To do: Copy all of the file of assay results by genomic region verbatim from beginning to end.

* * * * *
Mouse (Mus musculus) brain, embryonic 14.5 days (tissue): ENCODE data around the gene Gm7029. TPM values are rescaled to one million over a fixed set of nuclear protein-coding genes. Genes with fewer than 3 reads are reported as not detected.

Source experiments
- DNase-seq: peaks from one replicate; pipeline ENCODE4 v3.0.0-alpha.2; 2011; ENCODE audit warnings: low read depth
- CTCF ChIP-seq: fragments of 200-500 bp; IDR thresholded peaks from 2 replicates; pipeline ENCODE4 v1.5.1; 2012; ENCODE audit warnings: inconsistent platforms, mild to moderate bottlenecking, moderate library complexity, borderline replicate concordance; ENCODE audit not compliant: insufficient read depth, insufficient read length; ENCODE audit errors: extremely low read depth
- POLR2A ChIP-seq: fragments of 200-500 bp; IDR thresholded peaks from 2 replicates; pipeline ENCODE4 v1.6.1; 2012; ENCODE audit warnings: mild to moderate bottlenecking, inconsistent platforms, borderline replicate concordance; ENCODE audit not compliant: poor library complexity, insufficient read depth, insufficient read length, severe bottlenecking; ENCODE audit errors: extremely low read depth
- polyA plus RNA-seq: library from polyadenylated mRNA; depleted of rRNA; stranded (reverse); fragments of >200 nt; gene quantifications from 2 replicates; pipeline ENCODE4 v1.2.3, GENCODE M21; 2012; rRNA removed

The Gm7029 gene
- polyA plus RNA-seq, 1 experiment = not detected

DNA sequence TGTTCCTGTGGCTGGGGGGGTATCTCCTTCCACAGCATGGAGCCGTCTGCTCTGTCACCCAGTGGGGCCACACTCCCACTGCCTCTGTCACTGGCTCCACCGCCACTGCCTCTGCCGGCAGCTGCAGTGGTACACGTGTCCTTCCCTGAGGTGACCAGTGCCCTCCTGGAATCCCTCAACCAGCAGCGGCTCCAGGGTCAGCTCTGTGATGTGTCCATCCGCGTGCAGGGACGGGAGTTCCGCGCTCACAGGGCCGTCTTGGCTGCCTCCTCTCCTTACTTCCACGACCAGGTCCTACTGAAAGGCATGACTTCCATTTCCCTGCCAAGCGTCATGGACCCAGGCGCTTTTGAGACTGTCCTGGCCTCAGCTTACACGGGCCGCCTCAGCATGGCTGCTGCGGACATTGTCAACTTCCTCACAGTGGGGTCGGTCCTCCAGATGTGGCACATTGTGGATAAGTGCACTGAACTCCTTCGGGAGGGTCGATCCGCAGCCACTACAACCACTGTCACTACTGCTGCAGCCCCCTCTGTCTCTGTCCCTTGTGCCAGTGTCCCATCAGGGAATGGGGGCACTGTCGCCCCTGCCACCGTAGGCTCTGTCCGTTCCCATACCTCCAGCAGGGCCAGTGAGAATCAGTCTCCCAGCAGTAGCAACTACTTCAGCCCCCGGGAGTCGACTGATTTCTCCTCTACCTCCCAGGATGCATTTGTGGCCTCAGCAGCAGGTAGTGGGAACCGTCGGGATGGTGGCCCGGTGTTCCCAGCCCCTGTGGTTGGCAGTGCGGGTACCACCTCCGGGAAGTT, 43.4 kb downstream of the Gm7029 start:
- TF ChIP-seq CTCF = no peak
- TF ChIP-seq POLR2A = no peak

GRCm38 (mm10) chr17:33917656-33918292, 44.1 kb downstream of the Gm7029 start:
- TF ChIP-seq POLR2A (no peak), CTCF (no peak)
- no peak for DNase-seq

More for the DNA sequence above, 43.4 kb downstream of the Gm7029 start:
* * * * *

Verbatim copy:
Mouse (Mus musculus) brain, embryonic 14.5 days (tissue): ENCODE data around the gene Gm7029. TPM values are rescaled to one million over a fixed set of nuclear protein-coding genes. Genes with fewer than 3 reads are reported as not detected.

Source experiments
- DNase-seq: peaks from one replicate; pipeline ENCODE4 v3.0.0-alpha.2; 2011; ENCODE audit warnings: low read depth
- CTCF ChIP-seq: fragments of 200-500 bp; IDR thresholded peaks from 2 replicates; pipeline ENCODE4 v1.5.1; 2012; ENCODE audit warnings: inconsistent platforms, mild to moderate bottlenecking, moderate library complexity, borderline replicate concordance; ENCODE audit not compliant: insufficient read depth, insufficient read length; ENCODE audit errors: extremely low read depth
- POLR2A ChIP-seq: fragments of 200-500 bp; IDR thresholded peaks from 2 replicates; pipeline ENCODE4 v1.6.1; 2012; ENCODE audit warnings: mild to moderate bottlenecking, inconsistent platforms, borderline replicate concordance; ENCODE audit not compliant: poor library complexity, insufficient read depth, insufficient read length, severe bottlenecking; ENCODE audit errors: extremely low read depth
- polyA plus RNA-seq: library from polyadenylated mRNA; depleted of rRNA; stranded (reverse); fragments of >200 nt; gene quantifications from 2 replicates; pipeline ENCODE4 v1.2.3, GENCODE M21; 2012; rRNA removed

The Gm7029 gene
- polyA plus RNA-seq, 1 experiment = not detected

DNA sequence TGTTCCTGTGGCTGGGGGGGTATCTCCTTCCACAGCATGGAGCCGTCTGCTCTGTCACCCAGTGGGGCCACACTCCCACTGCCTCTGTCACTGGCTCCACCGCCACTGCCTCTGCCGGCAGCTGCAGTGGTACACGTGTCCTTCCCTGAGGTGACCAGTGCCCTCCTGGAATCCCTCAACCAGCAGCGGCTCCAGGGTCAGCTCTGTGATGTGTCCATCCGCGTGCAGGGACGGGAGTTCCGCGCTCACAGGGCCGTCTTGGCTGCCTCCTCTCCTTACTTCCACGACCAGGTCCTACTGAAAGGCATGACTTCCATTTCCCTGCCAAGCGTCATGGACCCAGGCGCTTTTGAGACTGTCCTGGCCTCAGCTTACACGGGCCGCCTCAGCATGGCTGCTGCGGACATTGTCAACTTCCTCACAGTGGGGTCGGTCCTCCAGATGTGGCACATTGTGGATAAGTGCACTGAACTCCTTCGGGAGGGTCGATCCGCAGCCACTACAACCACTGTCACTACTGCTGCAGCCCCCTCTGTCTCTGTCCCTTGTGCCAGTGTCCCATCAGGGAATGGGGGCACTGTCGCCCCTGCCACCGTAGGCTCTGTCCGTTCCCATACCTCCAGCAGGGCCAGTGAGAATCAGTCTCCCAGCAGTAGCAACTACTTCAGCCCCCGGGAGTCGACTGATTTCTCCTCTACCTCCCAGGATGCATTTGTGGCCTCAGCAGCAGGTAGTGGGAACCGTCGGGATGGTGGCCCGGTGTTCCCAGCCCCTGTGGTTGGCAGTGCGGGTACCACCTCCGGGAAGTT, 43.4 kb downstream of the Gm7029 start:
- TF ChIP-seq CTCF = no peak
- TF ChIP-seq POLR2A = no peak

GRCm38 (mm10) chr17:33917656-33918292, 44.1 kb downstream of the Gm7029 start:
- TF ChIP-seq POLR2A (no peak), CTCF (no peak)
- no peak for DNase-seq

More for the DNA sequence above, 43.4 kb downstream of the Gm7029 start: